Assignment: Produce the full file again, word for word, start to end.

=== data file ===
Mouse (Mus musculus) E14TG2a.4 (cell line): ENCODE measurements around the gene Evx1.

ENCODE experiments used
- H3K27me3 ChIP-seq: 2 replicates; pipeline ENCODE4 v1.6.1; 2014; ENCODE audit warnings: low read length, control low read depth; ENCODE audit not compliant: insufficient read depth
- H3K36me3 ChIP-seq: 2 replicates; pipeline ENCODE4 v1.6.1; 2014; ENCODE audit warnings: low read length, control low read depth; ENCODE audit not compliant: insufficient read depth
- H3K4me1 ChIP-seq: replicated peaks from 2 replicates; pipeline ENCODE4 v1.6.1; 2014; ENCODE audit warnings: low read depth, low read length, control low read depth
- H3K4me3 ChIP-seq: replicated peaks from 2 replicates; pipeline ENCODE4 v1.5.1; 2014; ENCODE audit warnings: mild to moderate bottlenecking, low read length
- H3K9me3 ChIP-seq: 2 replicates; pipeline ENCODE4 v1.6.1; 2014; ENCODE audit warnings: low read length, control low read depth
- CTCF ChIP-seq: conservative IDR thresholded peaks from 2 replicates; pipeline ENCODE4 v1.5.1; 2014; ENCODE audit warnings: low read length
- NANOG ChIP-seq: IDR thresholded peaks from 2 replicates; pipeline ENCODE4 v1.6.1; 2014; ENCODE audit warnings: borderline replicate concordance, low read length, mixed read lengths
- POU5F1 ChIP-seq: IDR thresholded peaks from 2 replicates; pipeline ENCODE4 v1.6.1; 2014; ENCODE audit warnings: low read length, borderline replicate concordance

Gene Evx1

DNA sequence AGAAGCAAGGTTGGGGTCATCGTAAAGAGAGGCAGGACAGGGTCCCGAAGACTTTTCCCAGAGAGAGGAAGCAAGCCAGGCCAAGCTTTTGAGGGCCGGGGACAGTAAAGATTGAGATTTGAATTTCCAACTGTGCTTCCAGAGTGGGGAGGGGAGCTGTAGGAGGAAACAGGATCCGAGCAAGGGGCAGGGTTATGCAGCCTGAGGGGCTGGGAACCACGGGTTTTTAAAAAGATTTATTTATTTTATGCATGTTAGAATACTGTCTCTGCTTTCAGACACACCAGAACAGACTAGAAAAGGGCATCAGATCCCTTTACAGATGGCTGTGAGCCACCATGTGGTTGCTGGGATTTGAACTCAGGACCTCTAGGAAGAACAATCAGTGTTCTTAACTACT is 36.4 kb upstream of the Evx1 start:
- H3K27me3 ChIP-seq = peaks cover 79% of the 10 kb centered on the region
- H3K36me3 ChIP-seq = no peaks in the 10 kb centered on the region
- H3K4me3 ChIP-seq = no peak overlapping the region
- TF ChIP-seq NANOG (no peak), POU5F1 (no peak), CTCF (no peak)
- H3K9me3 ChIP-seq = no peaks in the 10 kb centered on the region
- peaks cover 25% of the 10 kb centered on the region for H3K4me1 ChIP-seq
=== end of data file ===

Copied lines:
Mouse (Mus musculus) E14TG2a.4 (cell line): ENCODE measurements around the gene Evx1.

ENCODE experiments used
- H3K27me3 ChIP-seq: 2 replicates; pipeline ENCODE4 v1.6.1; 2014; ENCODE audit warnings: low read length, control low read depth; ENCODE audit not compliant: insufficient read depth
- H3K36me3 ChIP-seq: 2 replicates; pipeline ENCODE4 v1.6.1; 2014; ENCODE audit warnings: low read length, control low read depth; ENCODE audit not compliant: insufficient read depth
- H3K4me1 ChIP-seq: replicated peaks from 2 replicates; pipeline ENCODE4 v1.6.1; 2014; ENCODE audit warnings: low read depth, low read length, control low read depth
- H3K4me3 ChIP-seq: replicated peaks from 2 replicates; pipeline ENCODE4 v1.5.1; 2014; ENCODE audit warnings: mild to moderate bottlenecking, low read length
- H3K9me3 ChIP-seq: 2 replicates; pipeline ENCODE4 v1.6.1; 2014; ENCODE audit warnings: low read length, control low read depth
- CTCF ChIP-seq: conservative IDR thresholded peaks from 2 replicates; pipeline ENCODE4 v1.5.1; 2014; ENCODE audit warnings: low read length
- NANOG ChIP-seq: IDR thresholded peaks from 2 replicates; pipeline ENCODE4 v1.6.1; 2014; ENCODE audit warnings: borderline replicate concordance, low read length, mixed read lengths
- POU5F1 ChIP-seq: IDR thresholded peaks from 2 replicates; pipeline ENCODE4 v1.6.1; 2014; ENCODE audit warnings: low read length, borderline replicate concordance

Gene Evx1

DNA sequence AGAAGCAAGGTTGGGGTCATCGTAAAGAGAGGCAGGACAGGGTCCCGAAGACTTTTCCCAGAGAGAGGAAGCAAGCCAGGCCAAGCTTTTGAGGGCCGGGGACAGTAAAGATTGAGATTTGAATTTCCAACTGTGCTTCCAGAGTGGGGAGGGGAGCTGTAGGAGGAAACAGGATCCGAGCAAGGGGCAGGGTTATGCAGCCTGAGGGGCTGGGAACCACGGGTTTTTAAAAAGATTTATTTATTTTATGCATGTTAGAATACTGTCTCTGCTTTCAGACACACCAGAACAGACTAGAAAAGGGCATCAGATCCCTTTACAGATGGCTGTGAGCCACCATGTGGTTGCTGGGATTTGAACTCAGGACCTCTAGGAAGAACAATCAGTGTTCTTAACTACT is 36.4 kb upstream of the Evx1 start:
- H3K27me3 ChIP-seq = peaks cover 79% of the 10 kb centered on the region
- H3K36me3 ChIP-seq = no peaks in the 10 kb centered on the region
- H3K4me3 ChIP-seq = no peak overlapping the region
- TF ChIP-seq NANOG (no peak), POU5F1 (no peak), CTCF (no peak)
- H3K9me3 ChIP-seq = no peaks in the 10 kb centered on the region
- peaks cover 25% of the 10 kb centered on the region for H3K4me1 ChIP-seq